The 11-band mono and stereo bx_hybrid 2 ($349) VST/RTAS EQ plug-in from Brainworx combines unique features with traditional tools. As you'd expect, filter choices include low shelving, high shelving, bell, lowpass, highpass and notch, with sweepable bass and presence-shifting EQs that are joystick-controllable. The extras include Auto-Listen modes; M/S stereo width and M/S “Mono Maker” controls; a dual-mono layout for linked and unlinked control of each individual feature; individual bypass switches for every feature; balance and phase correlation meters; and solo'ing capability for left and right channels, which puts the signal from the individual channel into both speakers. A switchable EQ panel with multimode EQ display ties all these fully automatable functions together.
The old-school core of bx_hybrid results from its creators' understanding of the mysteries of M/S. By applying M/S principles internally to a mixing/mastering EQ, brainworx has made this complex technique foolproof and easily accessible for DAW-based production. The Mono Maker control at the top of bx_hybrid's large and attractive interface allows you to change the low end to mono from 0 Hz up to any desired frequency. It creates a mono mixdown low while automatically compensating for any potential loss of overall bass amount in the mix.
When I applied bx_hybrid to the bass, drums, percussion and synth stems of an electronica mix, the benefits of this capability were immediately apparent. I started by making the bass mono at 44 Hz with a stereo width decreased down slightly from 100 percent (you can take it as high as 400 percent), resulting immediately in a nicely tightened, better-focused bass track. From there I introduced the Mono Maker and stereo-width controls, making incremental increases in those parameters for each stem. The result was a startling increase in control for placing each stem in the stereo field and articulating its presence, in a way that would have been either impossible — or at least extremely time-consuming — without the hybrid on hand.
The software's ability to solo the left or right signal in both speakers was invaluable for judging perspective on the mix, and the Auto-Listen modes — while tricky to comprehend at first — become intuitive with practice, allowing even greater insights as to how each band's Q, gain and frequency adjustment impacted the audio.
The only difficulty I encountered was CPU drain: Putting one across each of four stems on my PC (2.26 GHz, 2GB RAM) in Cubase SX3 affected performance, although I solved the problem by freezing tracks. That issue notwithstanding, I was impressed with bx_hybrid's ability to improve workflow and decision-making, which improved the final results in my mixes.
— David Weiss
The GT 062 from Glyph is a half-rackspace desktop hard drive system comprising two Seagate SATA drives that run at 7,200 rpm and an Oxford 924 chipset. Available in sizes up to 2 TB, Seagate's SATA drives are faster than traditional parallel ATA drives because SATA drives include a built-in Native Command Queuing (NCQ) algorithm. NCQ increases efficiency because it cuts down on extra arm motion by dynamically rescheduling and reordering commands so that the heads travel less over the platters.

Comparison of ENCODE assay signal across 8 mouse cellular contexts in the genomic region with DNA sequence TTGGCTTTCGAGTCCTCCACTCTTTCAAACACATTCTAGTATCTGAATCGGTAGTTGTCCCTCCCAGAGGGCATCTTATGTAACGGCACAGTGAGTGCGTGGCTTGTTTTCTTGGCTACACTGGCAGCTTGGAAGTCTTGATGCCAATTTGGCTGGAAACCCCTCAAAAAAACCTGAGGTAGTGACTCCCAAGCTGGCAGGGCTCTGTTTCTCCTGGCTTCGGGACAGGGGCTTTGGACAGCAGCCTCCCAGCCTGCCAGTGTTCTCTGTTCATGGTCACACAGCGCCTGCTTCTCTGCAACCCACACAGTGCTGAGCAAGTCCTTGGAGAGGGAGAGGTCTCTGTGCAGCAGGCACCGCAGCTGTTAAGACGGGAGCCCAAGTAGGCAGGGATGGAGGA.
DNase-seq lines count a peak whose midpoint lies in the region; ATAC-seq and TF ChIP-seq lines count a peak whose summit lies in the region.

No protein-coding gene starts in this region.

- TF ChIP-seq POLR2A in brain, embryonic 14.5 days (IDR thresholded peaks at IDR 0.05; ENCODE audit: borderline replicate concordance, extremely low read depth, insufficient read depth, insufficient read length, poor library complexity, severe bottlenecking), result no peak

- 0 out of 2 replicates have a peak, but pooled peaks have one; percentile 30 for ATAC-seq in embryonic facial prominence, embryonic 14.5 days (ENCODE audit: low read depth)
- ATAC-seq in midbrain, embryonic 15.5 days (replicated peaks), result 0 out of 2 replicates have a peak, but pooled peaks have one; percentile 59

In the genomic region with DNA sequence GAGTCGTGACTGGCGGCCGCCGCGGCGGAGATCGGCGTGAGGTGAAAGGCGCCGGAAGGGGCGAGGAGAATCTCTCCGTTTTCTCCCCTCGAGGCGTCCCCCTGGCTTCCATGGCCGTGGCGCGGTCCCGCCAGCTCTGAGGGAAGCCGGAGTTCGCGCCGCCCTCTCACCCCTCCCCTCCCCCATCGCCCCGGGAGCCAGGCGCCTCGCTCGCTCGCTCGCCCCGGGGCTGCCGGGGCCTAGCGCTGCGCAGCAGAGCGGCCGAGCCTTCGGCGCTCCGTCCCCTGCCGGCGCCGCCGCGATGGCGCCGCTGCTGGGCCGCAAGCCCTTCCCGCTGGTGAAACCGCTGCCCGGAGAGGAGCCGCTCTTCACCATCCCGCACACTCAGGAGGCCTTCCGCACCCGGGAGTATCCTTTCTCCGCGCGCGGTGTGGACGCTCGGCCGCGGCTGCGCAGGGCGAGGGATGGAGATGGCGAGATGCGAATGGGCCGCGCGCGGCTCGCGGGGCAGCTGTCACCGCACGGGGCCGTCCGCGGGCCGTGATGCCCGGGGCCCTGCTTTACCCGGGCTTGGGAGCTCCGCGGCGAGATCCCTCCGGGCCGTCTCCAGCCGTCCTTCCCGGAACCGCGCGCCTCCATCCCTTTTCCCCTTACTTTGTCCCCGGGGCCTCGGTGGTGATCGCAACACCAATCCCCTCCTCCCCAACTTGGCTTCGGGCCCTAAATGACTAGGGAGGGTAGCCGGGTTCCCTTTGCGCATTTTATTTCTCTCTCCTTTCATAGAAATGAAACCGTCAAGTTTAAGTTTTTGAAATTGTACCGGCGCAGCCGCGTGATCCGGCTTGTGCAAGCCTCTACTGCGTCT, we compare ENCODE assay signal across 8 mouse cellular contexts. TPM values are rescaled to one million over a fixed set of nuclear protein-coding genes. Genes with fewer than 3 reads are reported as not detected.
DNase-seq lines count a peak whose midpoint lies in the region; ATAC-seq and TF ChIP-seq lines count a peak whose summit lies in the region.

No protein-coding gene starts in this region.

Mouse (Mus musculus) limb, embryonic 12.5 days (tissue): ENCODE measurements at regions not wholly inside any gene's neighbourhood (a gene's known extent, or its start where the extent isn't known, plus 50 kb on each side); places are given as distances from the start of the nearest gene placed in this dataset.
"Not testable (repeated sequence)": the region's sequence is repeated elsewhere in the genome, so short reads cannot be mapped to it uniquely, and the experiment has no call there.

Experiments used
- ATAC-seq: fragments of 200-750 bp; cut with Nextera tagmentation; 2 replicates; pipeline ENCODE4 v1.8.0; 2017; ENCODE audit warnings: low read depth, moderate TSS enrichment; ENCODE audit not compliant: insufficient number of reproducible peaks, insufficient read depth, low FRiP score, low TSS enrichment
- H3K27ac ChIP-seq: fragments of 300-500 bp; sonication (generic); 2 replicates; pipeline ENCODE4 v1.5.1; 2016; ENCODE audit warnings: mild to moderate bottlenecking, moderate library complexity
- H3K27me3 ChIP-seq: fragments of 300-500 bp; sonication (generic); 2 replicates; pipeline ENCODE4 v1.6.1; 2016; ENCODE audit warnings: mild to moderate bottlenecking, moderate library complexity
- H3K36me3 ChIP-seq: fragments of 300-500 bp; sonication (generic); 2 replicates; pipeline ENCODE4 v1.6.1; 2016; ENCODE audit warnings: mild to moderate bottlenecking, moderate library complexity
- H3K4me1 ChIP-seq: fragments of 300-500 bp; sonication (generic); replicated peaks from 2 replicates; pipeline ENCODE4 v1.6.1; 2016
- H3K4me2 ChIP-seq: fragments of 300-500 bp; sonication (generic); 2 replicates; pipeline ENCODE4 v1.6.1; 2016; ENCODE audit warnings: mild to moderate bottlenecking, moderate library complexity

The all-steel GT 062 has an internal power supply and is cooled by a superquiet fan. There are two FireWire 800 ports, along with FW400 and USB 2. The drive comes in a plastic travel case complete with cables for FW400, FW800 and USB, plus AC power, the Glyph Manager (GM) software and a three-year warranty, which includes a free, two-year basic data-recovery service.
Designed for pro A/V, the 062 is capable of a sustained transfer rate of 80 MB per second and supports four RAID drive modes. As Pro Tools and some other DAWs do not support software-based RAIDs, the GM software configures the firmware inside the 062 so it presents itself as JBOD (Just a Bunch of Discs), where the CPU sees two independent drives; “Spanning,” where data is written sequentially (when the first disc is filled, the remaining data is written to the second disc); RAID 0 (aka “Striping”), the fastest mode because both drives read and write concurrently; and RAID 1, or “Mirroring,” where data is written redundantly to both drives — a little slower, but the safest mode with half the total capacity of the two drives. If either drive fails, then the other will operate seamlessly. GM checks the health of each drive in RAID 1 mode and indicates a failure by bouncing in the Mac's Dock.
I mounted my 1TB GT 062 next to my 250GB GT 050Q drive in a single rackspace using the optional dual-rackmount kit and daisy-chained the two to my quad-core Mac using FW800 cables. After installing the GM software, I selected RAID 1 mode. Changing RAID mode at any time necessitates the power cycling and erasing of the entire drive. I used the Mac's Disk Utility to erase and turn the 062 into a Mac OS Extended (Journaled) volume. (Or for Windows PCs, a NTFS volume; Vista is not yet supported.)
I chose RAID 1 mode to offer to my mixing clients the added safety that all of their audio files and mixes would be redundantly stored on the 062. Even though I make a copy after each day's work, it is possible that a read/write error or an actual drive failure could occur during a session.
I got the same speed, quiet operation and track count (as high as 120 with low edit densities) as my 250GB GT 050Q — with all the same performance in my Pro Tools HD3 Accel rig. The big difference was a sense of confidence that all my hard work was stored safely. Until solid-state storage becomes cheap enough, hard drives remain essential in A/V production; it's imperative they always work accurately and reliably. The GT 062 fulfills that imperative. Prices: $452 (500 GB), $665 (1 TB), $1,092 (1.5 GB) and $1,425 (2 TB).
Glyph, 800/335-0345, www.glyphtech.com.
— Barry Rudolph